Underscoring the general upward movement of short-term interest rates during the last two months, the Federal Reserve Board yesterday increased from 10 percent to 11 percent the rate the Fed charges when financial institutions borrow from it.

This increase in the Fed's discount rate, the board said in a statement, "is part of the continuing policy of the Federal Reserve to discourage excessive growth in the monetary aggregates."

All seven members of the board voted to approve the increase.

That emphasis was intended to counter criticism from a number of financial analysts that the Fed is not keeping a tight enough rein on the growth of the money supply. For instance, one measure of money, Ml-B, which includes currency in circulation and checking deposits at financial institutions, surged upward in August and in the last two weeks alone climbed another $3.3 billion. u

As growth of the money supply outstripped the Federal Reserve's own short-term targets, interest rates shot up in anticipation of a tightening by the Fed and because the demand for loans increased sharply.

With the unexpected bottoming of the recession, probably in July, business and commercial demand for short-term money rose. At the same time, corporations were taking advantage of the big drop in long-term rates to sell large new issues of long-term bonds.

In mid-July, to get money to lend, banks were paying only about 8 1/2 percent on 90-day certificates of deposit in denominations of $100,000 or more. pBy this week, the rate had risen to 11 1/4 percent.

This jump in the cost of banks' funds encouraged some to begin to borrow from the Fed's discount window at what had become bargain rates. In its statement yesterday, the board explained, "In taking this action, the board also took note of recent appreciable increases in borrowing at the Federal Reserve discount window as short-term market interest rates have risen significantly above the discount rate that has been in effect since July 28."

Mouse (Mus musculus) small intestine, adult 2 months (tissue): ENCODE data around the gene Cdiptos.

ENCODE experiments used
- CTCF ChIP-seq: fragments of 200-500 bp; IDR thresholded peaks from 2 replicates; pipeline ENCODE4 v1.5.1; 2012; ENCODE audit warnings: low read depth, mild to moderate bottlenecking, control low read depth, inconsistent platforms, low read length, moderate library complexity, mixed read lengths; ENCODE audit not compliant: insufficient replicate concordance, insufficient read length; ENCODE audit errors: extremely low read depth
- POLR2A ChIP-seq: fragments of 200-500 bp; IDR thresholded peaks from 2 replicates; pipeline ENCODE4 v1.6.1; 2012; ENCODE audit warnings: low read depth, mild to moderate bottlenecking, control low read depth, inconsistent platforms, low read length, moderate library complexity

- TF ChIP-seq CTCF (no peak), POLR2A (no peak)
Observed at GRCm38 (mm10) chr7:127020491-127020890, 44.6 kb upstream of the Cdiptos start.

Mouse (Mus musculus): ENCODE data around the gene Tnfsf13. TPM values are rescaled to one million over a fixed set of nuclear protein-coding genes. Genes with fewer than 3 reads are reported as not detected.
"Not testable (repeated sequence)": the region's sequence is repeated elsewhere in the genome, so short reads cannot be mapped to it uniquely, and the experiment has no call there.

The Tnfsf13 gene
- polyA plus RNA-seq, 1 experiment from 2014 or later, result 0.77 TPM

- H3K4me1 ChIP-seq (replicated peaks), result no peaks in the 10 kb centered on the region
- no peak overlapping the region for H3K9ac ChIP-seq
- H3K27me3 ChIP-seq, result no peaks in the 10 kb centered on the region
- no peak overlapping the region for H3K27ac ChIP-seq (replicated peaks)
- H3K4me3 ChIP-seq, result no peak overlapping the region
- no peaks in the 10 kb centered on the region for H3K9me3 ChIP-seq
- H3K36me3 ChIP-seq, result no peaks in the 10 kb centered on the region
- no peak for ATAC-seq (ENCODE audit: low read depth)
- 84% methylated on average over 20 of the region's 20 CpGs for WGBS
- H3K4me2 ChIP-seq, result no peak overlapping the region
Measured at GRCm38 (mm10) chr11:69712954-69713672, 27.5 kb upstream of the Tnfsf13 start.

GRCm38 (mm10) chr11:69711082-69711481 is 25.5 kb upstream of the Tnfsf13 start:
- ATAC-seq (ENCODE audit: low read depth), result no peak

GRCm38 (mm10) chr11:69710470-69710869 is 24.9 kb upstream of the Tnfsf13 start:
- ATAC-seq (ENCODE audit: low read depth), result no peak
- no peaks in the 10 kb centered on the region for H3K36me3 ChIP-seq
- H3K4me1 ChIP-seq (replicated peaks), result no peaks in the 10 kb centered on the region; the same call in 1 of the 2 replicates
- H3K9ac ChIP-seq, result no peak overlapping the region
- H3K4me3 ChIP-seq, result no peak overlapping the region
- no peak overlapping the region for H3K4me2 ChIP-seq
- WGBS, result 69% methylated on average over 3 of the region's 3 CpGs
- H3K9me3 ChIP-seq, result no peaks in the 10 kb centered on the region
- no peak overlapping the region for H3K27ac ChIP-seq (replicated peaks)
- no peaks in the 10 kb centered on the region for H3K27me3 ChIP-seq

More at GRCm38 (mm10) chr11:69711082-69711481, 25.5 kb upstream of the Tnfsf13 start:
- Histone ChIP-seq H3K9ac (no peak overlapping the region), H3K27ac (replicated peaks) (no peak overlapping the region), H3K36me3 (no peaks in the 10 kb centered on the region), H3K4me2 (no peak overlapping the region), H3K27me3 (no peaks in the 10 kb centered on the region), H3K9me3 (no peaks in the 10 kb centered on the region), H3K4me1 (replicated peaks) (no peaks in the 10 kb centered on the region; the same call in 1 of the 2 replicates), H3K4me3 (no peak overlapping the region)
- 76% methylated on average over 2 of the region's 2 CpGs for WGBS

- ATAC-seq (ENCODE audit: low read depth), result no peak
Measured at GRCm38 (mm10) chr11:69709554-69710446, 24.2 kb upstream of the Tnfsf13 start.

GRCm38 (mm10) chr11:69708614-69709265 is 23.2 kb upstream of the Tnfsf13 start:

As for the rates the banks themselves charge on loans to their best business customers, they have risen from 11 percent in mid-August to 12 1/4 percent or 12 1/2 percent.

Long-term rates are rising, too. Home mortgage rates of 14 percent are become widespread in California and other parts of the country, a level housing experts believe could choke off the swift recovery the homebuilding industry has experienced since its low last spring.

Meanwhile, Federal Reserve Governor Henry Wallich told a meeting of the Conference Board in New York that a "premature" income tax cut would drive up the federal budget deficit and interest rates unless the size of the public sector is reduced at the same time.

Treasury Secretary G. William Miller, speaking to the same audience, declared that "even the talk of" an immediate tax cut "incites inflationary expectations, unsettles financial markets and results in rising interest rates."

On Capitol Hill, where Republicans are trying to force a vote on an immediate tax cut, which their presidentail candidate Ronald Reagan favors, Senate Democrats again turned back their attempt in a floor vote yesterday.